Trump is impotent
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Trump is impotent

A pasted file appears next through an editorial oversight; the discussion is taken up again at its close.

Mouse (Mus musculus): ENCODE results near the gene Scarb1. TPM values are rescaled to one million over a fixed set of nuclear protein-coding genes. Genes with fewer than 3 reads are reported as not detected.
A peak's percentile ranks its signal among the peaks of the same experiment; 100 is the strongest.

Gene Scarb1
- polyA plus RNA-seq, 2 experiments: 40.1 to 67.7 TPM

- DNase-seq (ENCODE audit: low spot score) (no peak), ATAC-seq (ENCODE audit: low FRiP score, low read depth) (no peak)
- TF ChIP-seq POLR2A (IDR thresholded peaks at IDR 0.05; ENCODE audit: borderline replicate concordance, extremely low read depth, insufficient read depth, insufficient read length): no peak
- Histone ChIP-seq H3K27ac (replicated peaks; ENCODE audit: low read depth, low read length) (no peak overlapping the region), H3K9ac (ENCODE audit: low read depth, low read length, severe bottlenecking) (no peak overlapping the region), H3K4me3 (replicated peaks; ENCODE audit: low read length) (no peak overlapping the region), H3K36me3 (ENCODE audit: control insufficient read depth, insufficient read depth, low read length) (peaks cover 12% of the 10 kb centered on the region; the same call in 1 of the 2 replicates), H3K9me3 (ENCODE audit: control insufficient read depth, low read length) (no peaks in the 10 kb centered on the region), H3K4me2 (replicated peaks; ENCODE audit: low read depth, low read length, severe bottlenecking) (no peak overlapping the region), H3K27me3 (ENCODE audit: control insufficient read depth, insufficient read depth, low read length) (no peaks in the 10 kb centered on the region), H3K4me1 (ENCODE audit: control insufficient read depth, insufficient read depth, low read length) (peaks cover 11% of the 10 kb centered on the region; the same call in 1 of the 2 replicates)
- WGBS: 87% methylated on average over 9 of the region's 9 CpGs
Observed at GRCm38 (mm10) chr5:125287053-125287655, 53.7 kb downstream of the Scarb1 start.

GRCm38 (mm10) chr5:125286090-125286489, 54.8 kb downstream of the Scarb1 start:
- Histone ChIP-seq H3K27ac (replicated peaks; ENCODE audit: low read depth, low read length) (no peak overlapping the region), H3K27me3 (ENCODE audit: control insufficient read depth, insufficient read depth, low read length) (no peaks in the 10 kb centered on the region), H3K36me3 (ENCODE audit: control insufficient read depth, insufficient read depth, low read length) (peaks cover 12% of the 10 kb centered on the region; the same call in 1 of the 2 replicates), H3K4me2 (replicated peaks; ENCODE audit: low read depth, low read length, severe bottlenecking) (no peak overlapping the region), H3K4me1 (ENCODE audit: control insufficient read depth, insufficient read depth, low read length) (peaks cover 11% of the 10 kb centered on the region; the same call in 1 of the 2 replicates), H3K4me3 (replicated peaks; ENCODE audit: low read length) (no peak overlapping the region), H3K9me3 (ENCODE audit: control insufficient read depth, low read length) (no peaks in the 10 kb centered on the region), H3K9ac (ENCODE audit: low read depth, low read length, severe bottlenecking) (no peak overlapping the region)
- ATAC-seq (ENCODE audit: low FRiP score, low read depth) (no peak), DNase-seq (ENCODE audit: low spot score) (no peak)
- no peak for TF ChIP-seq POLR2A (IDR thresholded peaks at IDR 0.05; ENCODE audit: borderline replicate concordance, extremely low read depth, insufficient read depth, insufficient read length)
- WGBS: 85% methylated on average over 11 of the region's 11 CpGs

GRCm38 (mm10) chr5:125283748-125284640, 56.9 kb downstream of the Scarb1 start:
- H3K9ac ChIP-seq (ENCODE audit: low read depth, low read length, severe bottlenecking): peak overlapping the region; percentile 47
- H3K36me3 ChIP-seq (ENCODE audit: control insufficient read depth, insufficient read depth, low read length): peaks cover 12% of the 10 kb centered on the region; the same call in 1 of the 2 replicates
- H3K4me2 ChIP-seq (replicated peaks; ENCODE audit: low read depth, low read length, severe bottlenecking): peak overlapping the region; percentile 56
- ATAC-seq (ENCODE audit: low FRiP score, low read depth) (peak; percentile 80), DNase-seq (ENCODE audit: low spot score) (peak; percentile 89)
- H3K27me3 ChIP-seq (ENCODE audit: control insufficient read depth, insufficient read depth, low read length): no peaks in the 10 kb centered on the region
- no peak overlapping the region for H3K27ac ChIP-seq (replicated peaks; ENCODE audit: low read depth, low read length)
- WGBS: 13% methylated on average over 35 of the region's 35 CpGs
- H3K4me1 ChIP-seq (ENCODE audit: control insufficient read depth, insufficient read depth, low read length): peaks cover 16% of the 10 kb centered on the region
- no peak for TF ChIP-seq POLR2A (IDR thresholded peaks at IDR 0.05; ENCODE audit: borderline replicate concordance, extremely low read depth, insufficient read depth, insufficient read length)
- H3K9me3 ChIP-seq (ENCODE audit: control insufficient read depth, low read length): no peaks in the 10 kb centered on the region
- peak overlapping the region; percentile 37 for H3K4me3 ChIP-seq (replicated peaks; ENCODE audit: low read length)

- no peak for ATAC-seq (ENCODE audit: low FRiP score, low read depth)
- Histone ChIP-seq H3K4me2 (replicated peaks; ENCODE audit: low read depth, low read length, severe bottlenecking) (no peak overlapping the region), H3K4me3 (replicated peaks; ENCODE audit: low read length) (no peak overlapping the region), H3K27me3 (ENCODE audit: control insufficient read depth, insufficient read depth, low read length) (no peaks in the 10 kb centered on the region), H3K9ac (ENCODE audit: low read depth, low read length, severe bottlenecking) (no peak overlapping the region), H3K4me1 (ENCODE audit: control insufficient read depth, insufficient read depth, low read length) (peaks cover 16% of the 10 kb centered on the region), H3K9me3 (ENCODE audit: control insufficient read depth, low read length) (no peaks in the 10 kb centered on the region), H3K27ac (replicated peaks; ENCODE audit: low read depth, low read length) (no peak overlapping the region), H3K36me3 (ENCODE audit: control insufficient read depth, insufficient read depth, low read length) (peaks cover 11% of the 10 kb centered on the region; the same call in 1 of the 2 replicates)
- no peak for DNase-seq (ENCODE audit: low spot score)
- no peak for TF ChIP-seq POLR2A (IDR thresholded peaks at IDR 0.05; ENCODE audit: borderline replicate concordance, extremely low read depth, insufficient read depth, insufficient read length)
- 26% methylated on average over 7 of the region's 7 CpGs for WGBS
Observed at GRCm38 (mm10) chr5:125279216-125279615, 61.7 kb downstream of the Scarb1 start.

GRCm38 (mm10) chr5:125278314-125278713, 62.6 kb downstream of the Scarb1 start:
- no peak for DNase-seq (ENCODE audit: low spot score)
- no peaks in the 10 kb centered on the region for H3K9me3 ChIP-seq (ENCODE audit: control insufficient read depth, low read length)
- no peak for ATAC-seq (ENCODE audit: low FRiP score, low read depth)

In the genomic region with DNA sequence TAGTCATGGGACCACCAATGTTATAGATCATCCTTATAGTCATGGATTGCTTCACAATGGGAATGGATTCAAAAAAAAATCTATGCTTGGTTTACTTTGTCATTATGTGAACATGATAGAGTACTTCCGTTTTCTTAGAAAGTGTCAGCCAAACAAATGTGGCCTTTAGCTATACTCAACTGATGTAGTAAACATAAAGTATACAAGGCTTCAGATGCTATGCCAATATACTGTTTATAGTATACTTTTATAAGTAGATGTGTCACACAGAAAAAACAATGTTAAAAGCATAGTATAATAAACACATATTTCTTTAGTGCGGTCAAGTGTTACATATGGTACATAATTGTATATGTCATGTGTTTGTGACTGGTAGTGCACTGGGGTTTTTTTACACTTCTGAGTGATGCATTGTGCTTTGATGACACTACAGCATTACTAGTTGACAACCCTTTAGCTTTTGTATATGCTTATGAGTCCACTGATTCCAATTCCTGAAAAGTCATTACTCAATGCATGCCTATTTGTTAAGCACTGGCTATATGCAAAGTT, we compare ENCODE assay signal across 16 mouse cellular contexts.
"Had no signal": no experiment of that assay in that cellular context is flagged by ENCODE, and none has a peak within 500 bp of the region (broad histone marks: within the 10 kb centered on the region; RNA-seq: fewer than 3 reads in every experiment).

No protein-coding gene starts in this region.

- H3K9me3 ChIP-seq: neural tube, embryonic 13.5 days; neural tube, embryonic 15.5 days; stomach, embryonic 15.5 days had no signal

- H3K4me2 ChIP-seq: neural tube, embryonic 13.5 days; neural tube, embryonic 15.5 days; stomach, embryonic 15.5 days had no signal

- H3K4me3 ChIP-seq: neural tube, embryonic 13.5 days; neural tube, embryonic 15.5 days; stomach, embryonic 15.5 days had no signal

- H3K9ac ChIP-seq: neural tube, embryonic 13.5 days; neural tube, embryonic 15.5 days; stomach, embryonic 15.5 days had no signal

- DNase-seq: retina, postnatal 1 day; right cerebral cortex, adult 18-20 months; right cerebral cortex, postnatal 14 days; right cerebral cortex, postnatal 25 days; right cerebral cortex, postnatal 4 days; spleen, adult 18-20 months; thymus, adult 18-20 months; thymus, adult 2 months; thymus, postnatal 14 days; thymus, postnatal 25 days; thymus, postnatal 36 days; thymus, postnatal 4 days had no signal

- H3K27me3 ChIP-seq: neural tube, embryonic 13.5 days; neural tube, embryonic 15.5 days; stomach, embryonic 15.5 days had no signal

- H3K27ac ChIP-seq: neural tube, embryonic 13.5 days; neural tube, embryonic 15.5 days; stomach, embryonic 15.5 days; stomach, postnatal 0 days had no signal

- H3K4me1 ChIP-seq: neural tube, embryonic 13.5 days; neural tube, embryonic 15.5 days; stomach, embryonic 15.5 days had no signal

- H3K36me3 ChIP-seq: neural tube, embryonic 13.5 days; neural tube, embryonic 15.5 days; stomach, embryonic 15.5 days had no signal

More than three years into his presidency, Mr. Trump can hold up nothing as either a domestic or foreign policy coup. His promise to build a wall on the border with Mexico, and to have Mexico pay for it, has not been fulfilled. And it is unclear how long his policy of deploying troops to stop migrants at the US’s southern border can be sustained. President Trump’s diplomacy with North Korea has snagged. His first summit with North Korean leader Kim Jong-un ended with only a broadly-worded statement. The American president’s second summit with Chairman Kim ended even more fruitlessly, with President Trump claiming that he had “walked away” from the talks over a demand the North Koreans soon said they had not made. That ostensibly tough but really flimsy negotiating style must have convinced Pyongyang that it does not have a serious interlocutor. And the American president’s “deal of the century,” his self-touted solution supposedly meant to end the Israeli-Palestinian conflict, has been rejected by Palestinians even before becoming public. The Trump administration is known to be dysfunctional and impulsive. Still, one wonders how the White House really plans to go about competing with strong opponents in the 2020 presidential race with no domestic or foreign policy achievement to flaunt in potentially four years. Even when Mr. Trump has attacked Mr. Obama’s legacy, he has not displayed the kind of political leadership that rallies meaningful bipartisan or international support. (The fiercely anti-Obama John McCain famously voted a critical no to a Republican bill backed by Mr. Trump and meant to repeal one of President Obama’s signature domestic policy achievements, the Affordable Care Act.) On the few issues that he has acted, Mr. Trump has acted by fiat. His only promise from the campaigning days that has been held is the withdrawal from the Iran deal, long craved and promoted by Israeli Prime Minister Benjamin Netanyahu. (Even there, things have come at a cost for America: unprecedented oblivion on the international stage.) That nearly blank record helps explain Mr. Trump’s laser-sharp focus on Iran and Israel. Walking the walk on Iran and Israel inside of America — i.e. being tough on Iran and/or easy on Israel — has no political cost. Nobody would reprimand you within the US government if you kept introducing sanctions on Iran or brandished Israel as America’s putative most important ally in the Middle East. That kind of behavior also requires zero talent. If you are determined to bring real change, you may have to be willing to behave differently, of course. But if you are a president who has achieved no tangible success and is too lazy to try as time goes by, you may go for what is. Mr. Trump’s designation of Iran’s Islamic Revolution Guards Corps (IRGC) as a “Foreign Terrorist Organization” can be understood within that same context. Past administrations had flirted with the idea of blacklisting the IRGC but had decided not to go ahead with it. They had deliberated. The easiest option for Mr. Trump, though, seemed to be to just go for it. Similarly, the president must have expected applause from the Israelis and at least some American Jews when he said his administration would recognize Jerusalem as the capital of Israel and the occupied Golan Heights as subject to Israeli sovereignty. Those, too, were the things he could comfortably grab if he merely reached out his hand. All of that fits a pattern of taking the first thing on the menu without studying — let alone exhausting — other options. That style of presidency is unprecedented, and one well-known conservative commentator in the United States has argued that it will leave American foreign policy eternally crippled. While that account may be exaggerated, as far as America’s global stance is concerned, a lot of damage has been done. The US’s policy decision-making mechanism is being treated so roughly by Mr. Trump that the power elements undergirding it are eroding. When he won the electoral votes, Mr. Trump, the political neophyte, neither rose to the occasion, nor attempted to learn on the job, nor even observed the presidential optics. Rather, he chose to adopt a basically divisive approach that he must have hoped would merely sustain his core popular base. After all, when he ran for president, he reportedly ran only in the hopes of promoting his personal brand — a future “Trump network” — and not for the actual office itself. What are the chances of a president like that to bring America global respect and enhance — not downgrade — its status? President Obama once quoted US Army SFC (Ret.) Cory Remsburg as saying, “Nothing in life that’s worth anything is easy.” Every American who voted for Mr. Trump in 2016 should remember that heading up to 2020.

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